The ankh (pronounced 'ahnk') was the
Egyptian hieroglyphic character that stood
for the word ,
which means life. Gods may carry it by
the loop, or bear one in each hand crossed
over their breast. Latinists interpreted
the symbol as a crux ansata, "cross
with a handle".
What it was intended to represent remains
a mystery to Egyptologists. Some have
speculated that it was a stylized womb.
Sir Alan Gardiner speculated that it represented a sandal
strap, with the loop going around the
ankle. The word for sandal strap was also
although it may have been pronounced differently.
No single hypothesis has yet been widely
The ankh appears frequently in Egyptian tomb paintings and
other art; it often appears at the fingertips of a god or
goddess in images that represent the deities of the afterlife
conferring the gift of life on the dead person's mummy. The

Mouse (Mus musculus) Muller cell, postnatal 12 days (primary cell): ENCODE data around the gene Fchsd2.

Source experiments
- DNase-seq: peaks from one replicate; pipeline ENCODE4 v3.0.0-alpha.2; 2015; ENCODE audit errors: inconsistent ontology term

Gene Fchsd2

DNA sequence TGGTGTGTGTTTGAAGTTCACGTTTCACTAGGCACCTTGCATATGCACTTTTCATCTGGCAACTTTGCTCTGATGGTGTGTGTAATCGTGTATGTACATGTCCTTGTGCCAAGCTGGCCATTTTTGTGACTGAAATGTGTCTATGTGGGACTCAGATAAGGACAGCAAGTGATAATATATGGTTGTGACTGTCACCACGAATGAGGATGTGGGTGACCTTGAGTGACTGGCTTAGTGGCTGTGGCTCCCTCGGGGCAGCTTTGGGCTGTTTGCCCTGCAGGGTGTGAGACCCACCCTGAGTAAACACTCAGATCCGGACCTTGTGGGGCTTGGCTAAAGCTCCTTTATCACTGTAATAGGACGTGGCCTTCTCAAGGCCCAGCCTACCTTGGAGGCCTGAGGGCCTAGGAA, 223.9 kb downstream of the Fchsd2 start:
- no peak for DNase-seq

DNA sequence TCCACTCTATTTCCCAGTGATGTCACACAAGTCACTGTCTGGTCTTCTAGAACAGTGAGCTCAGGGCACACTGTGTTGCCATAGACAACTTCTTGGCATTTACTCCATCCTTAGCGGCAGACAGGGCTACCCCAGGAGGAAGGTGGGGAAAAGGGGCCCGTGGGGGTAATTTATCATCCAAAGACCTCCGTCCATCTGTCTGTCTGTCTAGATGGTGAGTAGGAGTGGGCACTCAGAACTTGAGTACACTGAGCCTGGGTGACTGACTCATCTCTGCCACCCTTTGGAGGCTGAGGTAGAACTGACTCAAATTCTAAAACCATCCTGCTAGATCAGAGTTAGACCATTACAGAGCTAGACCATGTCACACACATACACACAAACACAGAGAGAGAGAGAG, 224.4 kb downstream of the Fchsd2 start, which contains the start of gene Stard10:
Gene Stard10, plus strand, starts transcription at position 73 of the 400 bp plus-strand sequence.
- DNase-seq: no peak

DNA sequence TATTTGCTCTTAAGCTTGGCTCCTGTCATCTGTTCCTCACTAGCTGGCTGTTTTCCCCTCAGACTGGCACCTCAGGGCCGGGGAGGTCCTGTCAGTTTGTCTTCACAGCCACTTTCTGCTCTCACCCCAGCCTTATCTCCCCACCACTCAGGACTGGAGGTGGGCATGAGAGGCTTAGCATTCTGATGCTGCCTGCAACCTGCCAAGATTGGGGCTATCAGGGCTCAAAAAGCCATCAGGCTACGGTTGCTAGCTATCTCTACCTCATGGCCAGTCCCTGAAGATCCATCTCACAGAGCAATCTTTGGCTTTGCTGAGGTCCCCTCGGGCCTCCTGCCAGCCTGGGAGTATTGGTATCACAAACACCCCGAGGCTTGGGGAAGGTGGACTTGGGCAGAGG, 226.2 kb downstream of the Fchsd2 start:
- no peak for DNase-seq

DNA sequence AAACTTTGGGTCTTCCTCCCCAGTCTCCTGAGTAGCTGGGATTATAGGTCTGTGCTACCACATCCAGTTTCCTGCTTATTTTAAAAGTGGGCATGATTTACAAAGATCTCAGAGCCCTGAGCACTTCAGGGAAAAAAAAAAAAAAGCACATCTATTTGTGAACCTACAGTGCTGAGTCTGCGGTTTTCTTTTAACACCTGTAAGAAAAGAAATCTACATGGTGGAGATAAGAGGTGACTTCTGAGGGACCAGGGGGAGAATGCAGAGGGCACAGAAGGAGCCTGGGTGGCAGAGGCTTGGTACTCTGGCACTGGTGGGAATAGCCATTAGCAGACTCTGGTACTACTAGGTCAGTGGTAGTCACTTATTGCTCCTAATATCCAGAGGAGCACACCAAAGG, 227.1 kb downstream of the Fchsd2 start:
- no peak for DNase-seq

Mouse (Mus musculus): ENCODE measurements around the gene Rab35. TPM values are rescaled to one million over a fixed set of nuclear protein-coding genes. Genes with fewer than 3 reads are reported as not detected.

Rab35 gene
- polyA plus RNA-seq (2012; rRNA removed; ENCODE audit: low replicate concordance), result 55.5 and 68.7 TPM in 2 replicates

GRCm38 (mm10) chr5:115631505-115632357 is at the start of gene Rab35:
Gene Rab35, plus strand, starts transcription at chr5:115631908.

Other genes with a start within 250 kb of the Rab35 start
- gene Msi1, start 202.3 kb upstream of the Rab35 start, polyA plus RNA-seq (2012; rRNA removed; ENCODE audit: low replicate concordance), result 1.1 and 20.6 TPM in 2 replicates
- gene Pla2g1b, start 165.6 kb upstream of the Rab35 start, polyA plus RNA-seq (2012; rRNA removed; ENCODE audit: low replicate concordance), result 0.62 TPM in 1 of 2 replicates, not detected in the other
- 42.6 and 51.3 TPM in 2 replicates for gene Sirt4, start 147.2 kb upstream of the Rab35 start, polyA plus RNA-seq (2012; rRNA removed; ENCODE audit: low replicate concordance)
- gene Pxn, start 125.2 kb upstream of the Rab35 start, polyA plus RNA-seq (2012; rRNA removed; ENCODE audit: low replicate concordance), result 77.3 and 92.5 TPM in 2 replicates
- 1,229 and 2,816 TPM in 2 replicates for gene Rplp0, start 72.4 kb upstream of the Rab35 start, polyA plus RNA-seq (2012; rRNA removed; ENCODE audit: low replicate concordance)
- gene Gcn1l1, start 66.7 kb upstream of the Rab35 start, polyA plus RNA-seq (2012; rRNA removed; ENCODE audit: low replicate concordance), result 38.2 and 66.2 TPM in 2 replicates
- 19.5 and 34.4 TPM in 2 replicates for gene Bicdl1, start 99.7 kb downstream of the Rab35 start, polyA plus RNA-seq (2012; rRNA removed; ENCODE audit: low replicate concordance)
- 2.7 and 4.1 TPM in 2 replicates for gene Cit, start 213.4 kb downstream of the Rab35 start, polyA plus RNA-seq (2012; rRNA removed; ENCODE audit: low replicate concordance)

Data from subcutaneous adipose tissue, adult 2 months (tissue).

ankh symbol was often carried by Egyptians as an amulet, either
alone, or in connection with two other hieroglyphs that mean
"strength" and "health." Mirrors were
often made in the shape of an ankh. Sometimes, in art, the
Ankh was shown being touched by a god onto a person, which
usually symbolised conception.
A similar symbol
was used to represent the Roman goddess Venus. This symbol,
known benignly as Venus' hand-mirror, is much more associated
with a representation of the female womb. In astrology the
same symbol is used to represent the planet Venus, in alchemy
to represent the element copper, and in biology to identify
the female sex.
The importance of the Ankh, and its symbolism
to the Egyptians, lead to it being adopted
by the early Christian church in Egypt
(which eventually became the Coptic Church).
Elsewhere, the main christian symbol at
the time was a stylised alpha, resembling
a fish, and therefore known as Ichthys,
the Greek word for fish. However, the
symbol of a cross eventually spread throughout
Christianity, and the distinct circular
part of the Ankh was kept well into mediaeval
times, the Ankh symbol often being used
as a Christian talisman.
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